Forum: Empirical & Molecular Formulas
Topic: Empirical Formulas with Masses
Replies: 3
Views: 95

Re: Empirical Formulas with Masses

1)Assume the sample is 100 grams
2)Convert to moles
3)divide the smallest mole amount
4)if necessary multiply the whole compound to get a whole number
5)add up the mass of the sample and it should match the mass of the compound given because it is the empirical formula
by Chase Yonamine 1J
Fri Oct 26, 2018 9:16 pm
Forum: Ionic & Covalent Bonds
Topic: Bond
Replies: 9
Views: 138

Bond

In class, we discussed single, double, and triple bonds; however, is it possible to have a quadruple bond. And if so, what are the conditions?
by Chase Yonamine 1J
Fri Oct 26, 2018 9:02 pm
Forum: Wave Functions and s-, p-, d-, f- Orbitals
Topic: nodal/radial planes
Replies: 5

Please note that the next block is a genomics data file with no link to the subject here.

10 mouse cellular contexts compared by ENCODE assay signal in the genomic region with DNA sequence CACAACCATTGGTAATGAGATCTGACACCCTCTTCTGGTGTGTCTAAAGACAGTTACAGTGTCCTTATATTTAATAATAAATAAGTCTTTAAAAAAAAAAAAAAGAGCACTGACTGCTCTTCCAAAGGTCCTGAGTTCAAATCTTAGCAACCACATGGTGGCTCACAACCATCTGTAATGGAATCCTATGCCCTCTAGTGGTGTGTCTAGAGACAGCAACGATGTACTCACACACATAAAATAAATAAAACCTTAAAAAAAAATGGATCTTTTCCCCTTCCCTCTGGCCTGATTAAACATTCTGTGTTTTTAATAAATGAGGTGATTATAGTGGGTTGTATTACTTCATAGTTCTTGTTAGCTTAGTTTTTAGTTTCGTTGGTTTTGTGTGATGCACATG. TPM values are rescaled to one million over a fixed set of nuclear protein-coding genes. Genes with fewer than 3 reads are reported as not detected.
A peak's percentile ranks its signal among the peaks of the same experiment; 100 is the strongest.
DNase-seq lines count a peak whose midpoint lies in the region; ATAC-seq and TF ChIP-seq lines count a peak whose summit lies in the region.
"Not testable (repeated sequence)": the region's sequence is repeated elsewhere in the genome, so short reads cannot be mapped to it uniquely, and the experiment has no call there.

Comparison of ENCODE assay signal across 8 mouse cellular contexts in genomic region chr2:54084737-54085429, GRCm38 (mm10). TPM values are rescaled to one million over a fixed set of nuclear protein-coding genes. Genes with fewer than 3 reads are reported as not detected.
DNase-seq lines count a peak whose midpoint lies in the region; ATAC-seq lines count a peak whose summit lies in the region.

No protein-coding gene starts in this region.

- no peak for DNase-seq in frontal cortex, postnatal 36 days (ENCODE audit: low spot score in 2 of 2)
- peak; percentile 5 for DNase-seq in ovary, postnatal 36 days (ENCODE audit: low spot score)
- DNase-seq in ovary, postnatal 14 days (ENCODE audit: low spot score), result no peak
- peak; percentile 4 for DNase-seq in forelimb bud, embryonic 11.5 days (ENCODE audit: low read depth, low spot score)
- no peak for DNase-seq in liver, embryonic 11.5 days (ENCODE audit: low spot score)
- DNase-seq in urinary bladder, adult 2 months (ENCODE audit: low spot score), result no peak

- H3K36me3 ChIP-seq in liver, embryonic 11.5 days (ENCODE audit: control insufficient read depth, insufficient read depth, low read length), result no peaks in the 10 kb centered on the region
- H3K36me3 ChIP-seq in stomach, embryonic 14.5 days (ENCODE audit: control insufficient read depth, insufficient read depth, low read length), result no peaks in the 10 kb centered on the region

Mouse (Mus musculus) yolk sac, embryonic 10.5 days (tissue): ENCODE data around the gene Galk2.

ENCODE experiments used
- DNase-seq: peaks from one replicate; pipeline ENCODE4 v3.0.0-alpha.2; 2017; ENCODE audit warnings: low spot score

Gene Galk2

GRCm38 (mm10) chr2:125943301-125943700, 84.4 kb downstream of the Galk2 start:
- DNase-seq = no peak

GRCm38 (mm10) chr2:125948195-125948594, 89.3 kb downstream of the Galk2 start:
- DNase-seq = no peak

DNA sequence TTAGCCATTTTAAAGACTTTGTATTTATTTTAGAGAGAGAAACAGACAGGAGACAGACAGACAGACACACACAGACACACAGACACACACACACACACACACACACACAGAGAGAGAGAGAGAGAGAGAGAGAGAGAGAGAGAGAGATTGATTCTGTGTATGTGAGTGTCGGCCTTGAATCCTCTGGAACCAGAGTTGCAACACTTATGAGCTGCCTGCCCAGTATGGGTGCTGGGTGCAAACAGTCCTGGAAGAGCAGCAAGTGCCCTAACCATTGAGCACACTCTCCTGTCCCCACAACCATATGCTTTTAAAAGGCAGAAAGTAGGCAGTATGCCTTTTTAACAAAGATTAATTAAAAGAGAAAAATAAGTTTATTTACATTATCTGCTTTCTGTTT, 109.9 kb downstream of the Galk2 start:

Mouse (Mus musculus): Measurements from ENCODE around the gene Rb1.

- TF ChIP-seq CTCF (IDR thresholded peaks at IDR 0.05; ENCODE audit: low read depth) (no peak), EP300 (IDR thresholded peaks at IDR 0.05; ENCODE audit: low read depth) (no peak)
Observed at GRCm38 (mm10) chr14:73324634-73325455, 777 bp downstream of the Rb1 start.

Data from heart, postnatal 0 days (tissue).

Views: 108

Re: nodal/radial planes

To determine the number of nodal planes, we simply must know that in the s orbital there is 0 nodal planes, in the p orbital there is 1 nodal plane, and in the d orbital there are 2 nodal planes. In other words, the number of nodal planes is equal to the value of the angular momentum quantum number,...
by Chase Yonamine 1J
Thu Oct 25, 2018 2:20 pm
Forum: Einstein Equation
Topic: E=hv
Replies: 14
Views: 275

E=hv

In the equation, E=hv, does E represent the energy of the photon or does it represent the energy required to remove an electron?
by Chase Yonamine 1J
Thu Oct 18, 2018 11:25 pm
Forum: Heisenberg Indeterminacy (Uncertainty) Equation
Topic: Heisenberg Equation [ENDORSED]
Replies: 2
Views: 62

Heisenberg Equation [ENDORSED]